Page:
Throughout the years, I have had the pleasure of attending and presenting at trade shows catering to the commercial cleaning industry. During that time, I have also witnessed the industry become greener and more sustainable.
However, what I am finding is that many cleaning technicians—in addition to many cleaning contractors and even facility managers—are unclear about the difference between green and sustainable. In fact, many people assume green and sustainable are the same thing. However, they are not.
Green tends to focus solely on products—cleaning solutions, tools, equipment—as well as cleaning procedures and methods. A certified green-cleaning solution, for example, would need to meet the standards and criteria established by independent, third-party organizations in order to be certified. This means the product has a reduced impact on the user, building occupants, and the environment.
While sustainable cleaning options include the use of green cleaning solutions, products, and equipment, that is just one leg of what sustainability is all about. In many cases, just being green will suffice.
But if an organization does decide to take the next step, it must realize that sustainability is much broader and comprehensive, and takes into consideration how the company does business. There are two other legs of sustainability to consider here: people and profit.
The three legs of sustainability are often referred to as the triple-bottom line. The first leg, "planet," we have already discussed above. The term “people” involves social equity and human resource issues. This includes such things as paying workers a fair living wage for their services; providing health care; and ensuring safe working conditions, hiring practices that are nondiscriminatory, and programs that help with employee advancement.
The “people” component has historically been a problem area in many organizations, including in the professional cleaning industry. Many workers, for instance, are hired on a part-time basis so companies do not have to provide them with health insurance. While it is true our industry is very competitive, hiring part-time workers would not be a sustainable practice.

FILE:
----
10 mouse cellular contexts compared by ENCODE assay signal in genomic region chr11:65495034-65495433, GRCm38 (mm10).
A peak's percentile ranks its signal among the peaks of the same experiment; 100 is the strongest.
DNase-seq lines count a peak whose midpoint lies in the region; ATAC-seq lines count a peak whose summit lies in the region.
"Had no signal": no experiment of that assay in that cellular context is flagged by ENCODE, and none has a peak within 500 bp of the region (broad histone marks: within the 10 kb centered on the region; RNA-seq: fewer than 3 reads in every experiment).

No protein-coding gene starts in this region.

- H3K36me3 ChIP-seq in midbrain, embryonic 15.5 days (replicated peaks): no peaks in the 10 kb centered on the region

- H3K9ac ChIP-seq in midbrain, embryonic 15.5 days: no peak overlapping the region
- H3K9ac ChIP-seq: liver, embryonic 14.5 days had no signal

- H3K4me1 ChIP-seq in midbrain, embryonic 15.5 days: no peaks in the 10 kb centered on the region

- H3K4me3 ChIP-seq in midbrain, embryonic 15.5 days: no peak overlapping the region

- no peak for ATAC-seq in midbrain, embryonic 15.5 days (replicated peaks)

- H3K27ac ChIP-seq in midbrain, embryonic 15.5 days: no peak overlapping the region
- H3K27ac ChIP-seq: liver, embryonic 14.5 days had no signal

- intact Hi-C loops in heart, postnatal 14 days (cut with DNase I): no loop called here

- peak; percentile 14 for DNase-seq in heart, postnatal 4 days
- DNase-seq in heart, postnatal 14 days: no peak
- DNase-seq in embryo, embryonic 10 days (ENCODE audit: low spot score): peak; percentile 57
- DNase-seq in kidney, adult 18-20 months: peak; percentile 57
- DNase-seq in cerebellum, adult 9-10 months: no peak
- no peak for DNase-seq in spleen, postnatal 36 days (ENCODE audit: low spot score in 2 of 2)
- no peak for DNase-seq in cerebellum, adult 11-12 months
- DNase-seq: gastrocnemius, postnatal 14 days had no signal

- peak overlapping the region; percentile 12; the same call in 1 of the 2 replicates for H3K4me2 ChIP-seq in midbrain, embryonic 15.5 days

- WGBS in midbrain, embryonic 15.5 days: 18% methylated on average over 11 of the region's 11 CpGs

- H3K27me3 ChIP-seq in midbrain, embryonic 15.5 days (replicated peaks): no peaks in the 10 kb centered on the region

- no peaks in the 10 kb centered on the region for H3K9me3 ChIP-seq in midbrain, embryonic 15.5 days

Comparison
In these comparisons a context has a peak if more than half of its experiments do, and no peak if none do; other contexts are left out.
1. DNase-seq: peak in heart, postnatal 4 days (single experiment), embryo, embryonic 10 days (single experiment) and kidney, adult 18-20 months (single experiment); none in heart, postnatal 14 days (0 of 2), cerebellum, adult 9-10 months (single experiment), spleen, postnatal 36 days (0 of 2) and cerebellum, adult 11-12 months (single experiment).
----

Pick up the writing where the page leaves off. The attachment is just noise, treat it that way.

The “profit” leg of sustainability is key to the entire triple-bottom line. We cannot expect a contract cleaning company, or any organization for that matter, to operate, address the needs of its workers, and take steps to protect the planet if it cannot sustain itself. In fact, the first piece of having a sustainable business is having a business, which requires profits. The organization should make a fair and reasonable profit by charging adequately for its services as well as implementing practices that can help reduce costs, such as improving efficiencies. Taking a broader look at profit, the term can also apply to the economic benefits the company provides for its community.
Finally, while it is not part of the triple-bottom line, an organization’s sustainability program must include transparency. There is a growing requirement for organizations that claim to be sustainable to report what they are doing, including how they run their operations; the types of cleaning tools, chemicals, and equipment they use; and their financial, environmental, and social efforts.
Transparency is becoming a much bigger and more important issue in all types of businesses and organizations. For instance, in 2011, only 20 percent of companies in Standard & Poor’s (S&P) 500—a U.S. stock market index—published a sustainability report. By 2014, that number jumped to 75 percent. Because of this, I predict that increasingly, cleaning service providers of all types will soon be reporting on their sustainability efforts.